Saturday, November 10, 2007

November 10, 2007:

Arthur Bremer on Parole

"How strange is this: An assassin released on parole?" wrote Patrick J. Lyons in a New York Times blog yesterday.

"Extremely strange, actually. Of all the protagonists in America’s horrible string of high-profile political assassinations and attempts in the 1960s, 1970s and early 1980s, Arthur H. Bremer, who tried to kill Gov. George C. Wallace of Alabama, appears to be the first and only one to become a free man again. He was released on parole today in Maryland.

"Mr. Bremer is free after serving 35 years of his 53-year sentence for the 1972 shooting, which left Mr. Wallace a paraplegic. Mr. Wallace lived another 25 years, and Mr. Bremer has evidently been a model prisoner, holding down a prison job and avoiding even a single black mark on his record, officials said.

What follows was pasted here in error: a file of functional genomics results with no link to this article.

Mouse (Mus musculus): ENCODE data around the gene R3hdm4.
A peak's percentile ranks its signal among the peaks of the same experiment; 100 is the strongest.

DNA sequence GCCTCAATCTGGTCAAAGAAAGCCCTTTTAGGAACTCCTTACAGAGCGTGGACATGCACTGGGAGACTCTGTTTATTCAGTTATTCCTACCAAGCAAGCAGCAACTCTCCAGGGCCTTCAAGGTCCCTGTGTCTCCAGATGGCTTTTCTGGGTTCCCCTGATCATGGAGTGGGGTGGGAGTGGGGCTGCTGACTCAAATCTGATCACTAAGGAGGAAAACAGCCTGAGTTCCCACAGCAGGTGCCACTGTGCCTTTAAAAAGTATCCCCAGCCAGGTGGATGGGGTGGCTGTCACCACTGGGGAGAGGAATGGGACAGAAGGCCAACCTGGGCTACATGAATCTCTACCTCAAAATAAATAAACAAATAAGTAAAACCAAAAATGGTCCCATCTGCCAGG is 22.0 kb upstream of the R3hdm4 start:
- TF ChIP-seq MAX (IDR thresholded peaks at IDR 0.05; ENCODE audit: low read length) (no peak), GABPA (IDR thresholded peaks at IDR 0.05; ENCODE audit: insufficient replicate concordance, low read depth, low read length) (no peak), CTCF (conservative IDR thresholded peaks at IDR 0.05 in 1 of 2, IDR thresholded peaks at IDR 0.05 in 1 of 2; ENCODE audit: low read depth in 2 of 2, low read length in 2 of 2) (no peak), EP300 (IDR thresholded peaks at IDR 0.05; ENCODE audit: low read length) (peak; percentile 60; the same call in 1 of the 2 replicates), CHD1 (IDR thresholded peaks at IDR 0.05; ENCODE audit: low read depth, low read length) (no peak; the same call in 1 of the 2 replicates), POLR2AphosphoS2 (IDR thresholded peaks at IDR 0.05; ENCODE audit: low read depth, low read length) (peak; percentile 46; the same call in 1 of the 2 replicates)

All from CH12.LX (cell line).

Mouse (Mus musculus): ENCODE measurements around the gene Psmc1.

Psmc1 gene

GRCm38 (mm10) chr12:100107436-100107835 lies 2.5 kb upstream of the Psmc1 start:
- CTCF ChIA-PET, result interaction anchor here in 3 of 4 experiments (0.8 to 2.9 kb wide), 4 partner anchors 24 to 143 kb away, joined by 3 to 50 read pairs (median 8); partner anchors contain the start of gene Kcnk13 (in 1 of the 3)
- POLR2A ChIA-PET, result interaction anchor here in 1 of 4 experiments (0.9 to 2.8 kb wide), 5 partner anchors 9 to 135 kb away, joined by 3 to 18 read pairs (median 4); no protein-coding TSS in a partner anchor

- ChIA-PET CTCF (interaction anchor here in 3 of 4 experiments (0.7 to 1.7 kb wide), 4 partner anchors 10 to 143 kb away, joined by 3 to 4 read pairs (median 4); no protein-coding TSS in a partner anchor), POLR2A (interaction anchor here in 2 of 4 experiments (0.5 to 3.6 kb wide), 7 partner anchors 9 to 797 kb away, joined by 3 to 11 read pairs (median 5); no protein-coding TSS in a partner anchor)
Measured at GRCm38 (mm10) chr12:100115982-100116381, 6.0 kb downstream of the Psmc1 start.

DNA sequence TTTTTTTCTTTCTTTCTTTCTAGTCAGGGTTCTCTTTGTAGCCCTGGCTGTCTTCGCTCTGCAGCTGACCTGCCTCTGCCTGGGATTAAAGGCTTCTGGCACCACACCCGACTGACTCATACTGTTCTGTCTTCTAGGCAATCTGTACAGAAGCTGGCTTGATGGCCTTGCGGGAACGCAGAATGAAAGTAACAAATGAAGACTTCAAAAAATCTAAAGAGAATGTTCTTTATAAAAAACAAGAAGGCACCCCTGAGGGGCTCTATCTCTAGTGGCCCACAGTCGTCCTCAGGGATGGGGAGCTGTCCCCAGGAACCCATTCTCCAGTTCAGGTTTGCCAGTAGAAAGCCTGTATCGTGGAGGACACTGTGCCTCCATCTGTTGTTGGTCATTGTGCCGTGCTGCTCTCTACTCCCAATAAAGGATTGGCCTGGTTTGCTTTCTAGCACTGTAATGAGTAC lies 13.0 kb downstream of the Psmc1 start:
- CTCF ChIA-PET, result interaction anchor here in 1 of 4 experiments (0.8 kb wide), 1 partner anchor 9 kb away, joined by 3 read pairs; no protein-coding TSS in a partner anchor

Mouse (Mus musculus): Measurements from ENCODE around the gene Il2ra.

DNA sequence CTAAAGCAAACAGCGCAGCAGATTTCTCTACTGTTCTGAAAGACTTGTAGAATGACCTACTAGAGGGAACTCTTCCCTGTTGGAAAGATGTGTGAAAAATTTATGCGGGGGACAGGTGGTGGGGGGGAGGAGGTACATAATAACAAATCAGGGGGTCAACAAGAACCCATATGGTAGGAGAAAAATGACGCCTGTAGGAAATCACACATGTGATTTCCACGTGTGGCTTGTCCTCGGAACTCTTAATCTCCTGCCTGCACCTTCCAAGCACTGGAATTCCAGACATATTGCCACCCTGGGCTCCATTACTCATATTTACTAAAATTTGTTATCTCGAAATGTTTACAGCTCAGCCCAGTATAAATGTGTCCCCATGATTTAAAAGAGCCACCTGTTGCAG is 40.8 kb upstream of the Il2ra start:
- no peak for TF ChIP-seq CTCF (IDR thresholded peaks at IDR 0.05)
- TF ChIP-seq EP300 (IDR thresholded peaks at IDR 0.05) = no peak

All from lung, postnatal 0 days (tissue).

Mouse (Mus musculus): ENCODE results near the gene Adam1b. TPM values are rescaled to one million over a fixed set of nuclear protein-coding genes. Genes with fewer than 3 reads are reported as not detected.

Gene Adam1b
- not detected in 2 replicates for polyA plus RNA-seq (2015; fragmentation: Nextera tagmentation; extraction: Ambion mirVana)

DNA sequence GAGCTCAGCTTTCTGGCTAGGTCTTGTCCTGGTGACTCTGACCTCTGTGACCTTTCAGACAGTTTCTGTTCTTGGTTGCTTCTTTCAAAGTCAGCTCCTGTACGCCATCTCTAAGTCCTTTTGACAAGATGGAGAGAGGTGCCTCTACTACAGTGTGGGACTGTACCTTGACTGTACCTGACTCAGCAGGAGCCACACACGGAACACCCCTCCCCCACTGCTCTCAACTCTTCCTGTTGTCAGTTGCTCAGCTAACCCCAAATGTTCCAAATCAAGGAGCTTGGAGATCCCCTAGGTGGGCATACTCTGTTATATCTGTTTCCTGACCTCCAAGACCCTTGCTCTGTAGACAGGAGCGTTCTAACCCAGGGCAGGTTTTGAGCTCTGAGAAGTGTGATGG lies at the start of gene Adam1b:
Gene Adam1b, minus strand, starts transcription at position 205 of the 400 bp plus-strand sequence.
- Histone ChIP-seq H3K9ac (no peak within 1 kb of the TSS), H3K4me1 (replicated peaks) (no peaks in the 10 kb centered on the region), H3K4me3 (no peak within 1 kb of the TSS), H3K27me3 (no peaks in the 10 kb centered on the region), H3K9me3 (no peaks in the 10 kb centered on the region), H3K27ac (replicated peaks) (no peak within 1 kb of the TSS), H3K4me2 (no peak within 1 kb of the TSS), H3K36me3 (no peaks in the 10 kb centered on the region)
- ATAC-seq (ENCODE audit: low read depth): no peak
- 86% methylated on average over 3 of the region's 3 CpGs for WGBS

"Mr. Bremer said at the time of his trial that his motive was to become a celebrity, and many observers have noted the pernicious, if unintended, effect that intense media attention has had, glamorizing assassins and inspiring copycats. John W. Hinckley Jr., who shot and wounded Ronald Reagan in 1981, said he did it to prove his love for the actress Jodie Foster, who appeared in the film Taxi Driver, about a would-be assassin who looked to Mr. Bremer as a role model."

The full posting is here, comparing Bremer's case to other recent assassins and would-be assassins.

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